Some particularly lovely wedding traditions are still upheld in the Scandinavian countries and when you think about weddings being held in places like Norway or Finland you cannot help but picture pure beauty. Rolling mountains, lakes like glass and of course that perfect picturesque snow. Weddings can surely be nothing but stunning in these particularly beautiful countries.
It is traditional to plant two fir trees on either side of the doorway of a couple’s new home to symbolize their future children.
It is traditional for the wedding guests to gather around the groom and cut his socks and his tie with a pair of scissors. The bride’s veil often suffers the same fate. It is also traditional for groom to leave the room at some point during the celebrations so that all the men may kiss the bride. After he returns the bride will leave so that all the female guests may kiss the groom.
It is a pre-wedding tradition for the bride-to-be to walk door-to-door with a pillowcase in order to receive her wedding gifts. An older man will then follow her, sheltering her with an umbrella as she walks around. This symbolizes shelter and protection for the new bride.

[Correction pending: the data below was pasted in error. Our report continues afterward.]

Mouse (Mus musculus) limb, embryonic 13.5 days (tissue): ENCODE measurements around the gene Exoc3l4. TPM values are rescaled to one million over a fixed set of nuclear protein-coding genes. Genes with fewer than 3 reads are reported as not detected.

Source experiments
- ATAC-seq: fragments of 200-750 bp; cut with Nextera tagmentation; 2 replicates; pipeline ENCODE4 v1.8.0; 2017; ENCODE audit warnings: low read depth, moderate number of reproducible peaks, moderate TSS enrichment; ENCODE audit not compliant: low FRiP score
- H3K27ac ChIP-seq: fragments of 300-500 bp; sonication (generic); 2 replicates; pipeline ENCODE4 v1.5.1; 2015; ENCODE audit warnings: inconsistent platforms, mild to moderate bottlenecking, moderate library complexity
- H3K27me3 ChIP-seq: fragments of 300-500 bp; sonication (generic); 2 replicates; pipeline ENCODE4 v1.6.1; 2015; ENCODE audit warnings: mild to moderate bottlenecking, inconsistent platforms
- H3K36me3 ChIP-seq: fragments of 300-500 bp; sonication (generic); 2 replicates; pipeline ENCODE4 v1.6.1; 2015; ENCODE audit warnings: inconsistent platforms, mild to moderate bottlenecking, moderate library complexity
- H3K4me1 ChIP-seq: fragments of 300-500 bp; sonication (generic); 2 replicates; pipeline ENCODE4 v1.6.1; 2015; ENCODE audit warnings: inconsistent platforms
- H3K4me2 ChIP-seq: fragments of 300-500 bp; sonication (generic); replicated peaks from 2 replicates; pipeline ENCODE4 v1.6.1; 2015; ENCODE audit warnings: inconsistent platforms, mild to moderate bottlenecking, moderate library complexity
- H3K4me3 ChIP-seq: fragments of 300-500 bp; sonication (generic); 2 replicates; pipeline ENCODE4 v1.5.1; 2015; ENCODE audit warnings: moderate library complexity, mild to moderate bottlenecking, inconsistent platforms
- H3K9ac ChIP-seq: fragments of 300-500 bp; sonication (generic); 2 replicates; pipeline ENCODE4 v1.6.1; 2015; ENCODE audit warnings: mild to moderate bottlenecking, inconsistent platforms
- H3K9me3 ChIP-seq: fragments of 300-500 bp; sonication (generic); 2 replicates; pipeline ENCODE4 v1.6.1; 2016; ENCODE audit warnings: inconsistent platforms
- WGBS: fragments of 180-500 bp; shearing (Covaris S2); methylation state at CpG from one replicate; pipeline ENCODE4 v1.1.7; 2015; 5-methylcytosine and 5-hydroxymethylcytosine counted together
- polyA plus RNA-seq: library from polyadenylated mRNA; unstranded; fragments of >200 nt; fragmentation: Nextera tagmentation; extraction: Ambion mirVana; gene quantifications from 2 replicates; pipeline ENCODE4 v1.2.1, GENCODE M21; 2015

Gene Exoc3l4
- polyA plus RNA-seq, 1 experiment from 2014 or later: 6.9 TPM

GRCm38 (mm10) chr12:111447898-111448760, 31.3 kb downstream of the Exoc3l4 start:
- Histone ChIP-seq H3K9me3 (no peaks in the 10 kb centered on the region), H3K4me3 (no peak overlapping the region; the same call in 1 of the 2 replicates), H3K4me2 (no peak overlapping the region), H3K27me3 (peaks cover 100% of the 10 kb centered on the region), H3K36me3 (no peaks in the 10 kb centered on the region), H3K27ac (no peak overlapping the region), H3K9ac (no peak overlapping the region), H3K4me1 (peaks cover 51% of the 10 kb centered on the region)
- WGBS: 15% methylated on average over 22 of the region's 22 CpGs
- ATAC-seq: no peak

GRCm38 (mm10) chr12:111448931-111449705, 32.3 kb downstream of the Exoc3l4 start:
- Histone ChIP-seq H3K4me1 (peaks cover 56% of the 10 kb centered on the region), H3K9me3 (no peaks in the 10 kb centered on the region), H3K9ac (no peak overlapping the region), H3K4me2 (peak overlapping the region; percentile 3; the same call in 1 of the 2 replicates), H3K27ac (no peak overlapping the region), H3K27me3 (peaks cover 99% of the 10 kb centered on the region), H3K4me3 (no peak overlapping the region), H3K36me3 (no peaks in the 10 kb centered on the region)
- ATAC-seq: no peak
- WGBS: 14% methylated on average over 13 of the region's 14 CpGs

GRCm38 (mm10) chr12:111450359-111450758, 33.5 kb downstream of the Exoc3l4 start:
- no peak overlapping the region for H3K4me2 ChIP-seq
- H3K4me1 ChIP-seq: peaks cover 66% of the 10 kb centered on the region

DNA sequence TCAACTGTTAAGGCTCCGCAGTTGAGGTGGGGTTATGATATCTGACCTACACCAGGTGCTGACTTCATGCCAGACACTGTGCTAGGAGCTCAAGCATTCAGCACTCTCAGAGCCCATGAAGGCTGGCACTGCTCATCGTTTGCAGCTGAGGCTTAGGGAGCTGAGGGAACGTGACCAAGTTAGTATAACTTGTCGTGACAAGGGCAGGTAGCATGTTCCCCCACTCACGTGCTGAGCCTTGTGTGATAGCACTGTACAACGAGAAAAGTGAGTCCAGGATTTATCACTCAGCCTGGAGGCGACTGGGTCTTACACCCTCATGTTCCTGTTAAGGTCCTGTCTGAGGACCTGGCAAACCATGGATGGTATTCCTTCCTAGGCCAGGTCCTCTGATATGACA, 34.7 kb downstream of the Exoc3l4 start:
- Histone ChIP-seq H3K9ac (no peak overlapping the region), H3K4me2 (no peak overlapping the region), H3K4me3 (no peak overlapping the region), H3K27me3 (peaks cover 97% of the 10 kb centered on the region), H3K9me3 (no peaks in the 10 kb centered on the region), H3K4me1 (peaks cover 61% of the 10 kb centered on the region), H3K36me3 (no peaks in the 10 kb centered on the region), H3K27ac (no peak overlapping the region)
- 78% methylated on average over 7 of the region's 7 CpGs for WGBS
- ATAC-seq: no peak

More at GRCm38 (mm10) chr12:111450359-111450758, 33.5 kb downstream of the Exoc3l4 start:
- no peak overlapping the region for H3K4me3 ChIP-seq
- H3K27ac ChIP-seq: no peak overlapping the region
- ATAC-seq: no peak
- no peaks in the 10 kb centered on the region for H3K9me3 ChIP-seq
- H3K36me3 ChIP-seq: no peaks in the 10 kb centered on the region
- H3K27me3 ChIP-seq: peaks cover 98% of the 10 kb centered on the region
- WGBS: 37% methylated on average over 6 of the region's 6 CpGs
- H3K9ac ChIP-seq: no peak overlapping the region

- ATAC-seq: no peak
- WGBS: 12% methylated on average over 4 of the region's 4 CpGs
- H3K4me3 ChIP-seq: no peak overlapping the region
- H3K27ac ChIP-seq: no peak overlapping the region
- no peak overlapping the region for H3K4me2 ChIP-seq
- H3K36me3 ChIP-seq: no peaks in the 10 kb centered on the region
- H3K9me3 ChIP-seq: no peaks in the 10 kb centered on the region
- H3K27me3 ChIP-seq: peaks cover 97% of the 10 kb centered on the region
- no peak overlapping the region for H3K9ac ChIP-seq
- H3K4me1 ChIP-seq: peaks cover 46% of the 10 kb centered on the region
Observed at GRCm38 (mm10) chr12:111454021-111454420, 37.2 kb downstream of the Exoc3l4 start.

It is also traditional for a Finnish bride to wear a golden crown on her head. Instead of throwing the bouquet, she will be blindfolded during the ceremony and the females will dance around her. She will then place her crown on the head of the next girl to be married.
During the first dance, the bride’s godmother or new mother-in-law will place a plate on the bride’s head. Once the plate has fallen off, the broken pieces of china are said to foretell the number of children that the couple will have.
During the last dance the Weaning Waltz is performed. The women start with the bride and the men with the groom (children included) and the idea is that everyone gets to dance with both the bride and the groom for a short moment. This dance was originally performed to test how quickly the bride and groom forget each other.
It is traditional for the bride to receive a gold coin from her mother and a silver coin from her father before she leaves for the church. The gold coin is placed in her right shoe and the silver coin is placed in her left shoe to symbolise never going without.
Swedish brides also traditionally wear three rings instead of two. The engagement ring, the wedding ring and a third ring to symbolize motherhood.
It is traditional for a couple to be engaged for a very long time before they get married, often for as long as three or four years. This is so that couples do not rush into matrimony
Happy Wedding Planning!